Shared grief hurts less. Seven thoughts of the Head of the UGCC of how to overcome hard moments in life in difficult times of pandemic

Friday, 19 November 2021, 20:42
If you have parents, friends who are undergoing this period of grief, please, stay with them, because shared grief hurts less. This and many other thoughts about how to overcome challenges were shared by His Beatitude Sviatoslav, the Father and Head of the UGCC, who also referred to his experience and loss of his own mother giving an interview in the first English release of “Open Church” streaming online on Monday on Zhyve.TV.
  1. We should realize that grief is a part of human existence.We do not really know how to overcome grief as it is a part of human existence.
  1. We need to have time and chance to cry, to overcome, live and thus accept a tragic situation. We are not robots. We have feelings and our needs. We need to have time to overcome grief.
  1. There is no need to escape from the explanation of death. The pandemic brought us again a huge question about the meaning of human life and death. Today, especially in very rich societies we have temptation to escape from the explanation of the death, to hide this side of human existence. We are tempted to live in the world of show. We pretty know how to live the sentiment of joy but we do not have enough ability, we simply don’t know how to overcome or go through grief and sorrow.
  1. To be Christians means to have a hope amidst grief and sorrow. As Christians we believe in eternal life, we believe in Resurrection. Thus, we have a hope.
  1. We must not lose hope that our deceased relatives are with our Heavenly Father. I lost my Mom but I understood that I offered her into the hand of my Heavenly Father. It was my wish to hold her with me. But maybe in our life is coming a moment when we have to simply offer my dearest Mom into the hands of my God and Creator. That is a unique hope. That she is with Him. That she is alive. And I can continue to communicate with her in a bit different way.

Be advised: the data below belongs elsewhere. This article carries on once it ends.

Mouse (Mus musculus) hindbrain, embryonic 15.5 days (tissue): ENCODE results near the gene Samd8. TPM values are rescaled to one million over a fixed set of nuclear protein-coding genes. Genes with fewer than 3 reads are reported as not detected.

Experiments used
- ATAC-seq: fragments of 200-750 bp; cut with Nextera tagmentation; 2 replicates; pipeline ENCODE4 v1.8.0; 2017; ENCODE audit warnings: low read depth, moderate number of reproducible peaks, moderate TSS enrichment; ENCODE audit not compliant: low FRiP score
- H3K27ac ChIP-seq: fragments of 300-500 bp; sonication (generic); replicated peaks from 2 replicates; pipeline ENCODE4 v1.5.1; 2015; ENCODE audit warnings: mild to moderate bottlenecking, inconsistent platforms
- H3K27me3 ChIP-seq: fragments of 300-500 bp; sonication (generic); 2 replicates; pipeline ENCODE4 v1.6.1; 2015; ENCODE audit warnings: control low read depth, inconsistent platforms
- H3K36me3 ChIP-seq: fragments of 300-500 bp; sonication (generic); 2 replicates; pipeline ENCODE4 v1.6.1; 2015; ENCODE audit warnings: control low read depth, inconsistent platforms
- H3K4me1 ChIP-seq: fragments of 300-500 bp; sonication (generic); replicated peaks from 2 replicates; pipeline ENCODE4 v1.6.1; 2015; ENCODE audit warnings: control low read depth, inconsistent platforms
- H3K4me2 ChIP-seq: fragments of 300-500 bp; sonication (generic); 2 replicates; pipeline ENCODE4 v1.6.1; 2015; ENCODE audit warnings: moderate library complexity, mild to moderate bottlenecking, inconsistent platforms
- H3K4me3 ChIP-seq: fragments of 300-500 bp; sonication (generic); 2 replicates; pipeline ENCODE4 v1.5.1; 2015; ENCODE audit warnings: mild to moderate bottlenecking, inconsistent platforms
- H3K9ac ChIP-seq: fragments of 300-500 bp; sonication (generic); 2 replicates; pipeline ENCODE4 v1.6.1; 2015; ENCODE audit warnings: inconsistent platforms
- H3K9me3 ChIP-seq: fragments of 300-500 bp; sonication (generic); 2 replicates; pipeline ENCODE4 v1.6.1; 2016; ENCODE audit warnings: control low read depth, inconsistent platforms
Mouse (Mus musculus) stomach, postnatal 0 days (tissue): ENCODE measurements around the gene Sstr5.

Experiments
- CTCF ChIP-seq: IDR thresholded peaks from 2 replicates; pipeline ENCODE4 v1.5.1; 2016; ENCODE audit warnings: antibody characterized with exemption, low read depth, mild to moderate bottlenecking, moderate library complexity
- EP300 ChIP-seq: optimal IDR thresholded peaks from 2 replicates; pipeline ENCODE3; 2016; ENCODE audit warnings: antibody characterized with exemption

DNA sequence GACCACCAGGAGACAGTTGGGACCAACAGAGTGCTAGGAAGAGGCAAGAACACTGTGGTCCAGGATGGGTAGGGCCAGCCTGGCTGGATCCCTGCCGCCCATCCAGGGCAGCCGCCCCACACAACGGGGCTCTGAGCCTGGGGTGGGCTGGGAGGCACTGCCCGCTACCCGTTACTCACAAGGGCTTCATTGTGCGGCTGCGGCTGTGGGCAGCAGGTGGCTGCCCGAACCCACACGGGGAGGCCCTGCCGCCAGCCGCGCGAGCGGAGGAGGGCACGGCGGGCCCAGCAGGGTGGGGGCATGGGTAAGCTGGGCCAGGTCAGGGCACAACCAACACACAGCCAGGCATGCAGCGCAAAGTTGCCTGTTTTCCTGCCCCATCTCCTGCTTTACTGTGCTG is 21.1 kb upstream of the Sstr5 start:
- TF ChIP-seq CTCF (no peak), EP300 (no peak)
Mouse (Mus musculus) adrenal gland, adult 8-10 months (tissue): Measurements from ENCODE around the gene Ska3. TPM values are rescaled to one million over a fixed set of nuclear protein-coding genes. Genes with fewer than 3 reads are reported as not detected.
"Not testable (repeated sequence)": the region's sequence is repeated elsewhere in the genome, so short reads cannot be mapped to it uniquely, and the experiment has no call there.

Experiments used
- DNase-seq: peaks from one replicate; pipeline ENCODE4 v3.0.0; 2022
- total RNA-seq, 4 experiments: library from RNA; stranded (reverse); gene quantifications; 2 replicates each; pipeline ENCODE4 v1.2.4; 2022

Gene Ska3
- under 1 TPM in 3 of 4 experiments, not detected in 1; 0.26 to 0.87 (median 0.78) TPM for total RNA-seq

1. We need to accept a fact that sometimes we have no answers. It is difficult to sympathize, especially if somebody lost the dearest father or mother without a possibility to stay beside her in the very last moment. This is the case of COVID disease, as many people were not able to be with their parents in their very last moment of their lives. Let us accept it without blaming anyone here, neither us, others or God.
  1. Shared grief hurts less. If you have parents, friends who are undergoing this period of grief, please, stay with them, because shared grief gets less painful. It is within our power to be present, to assist, stay aside or give our hug. We can and even must cry together. I think it is extremely important and possible in order to overcome hard moments in life. To go through, not run away from that situation but go through to get this divine consolation.

Prepared by Chrystyna Potereyko,

The UGCC Department for Information


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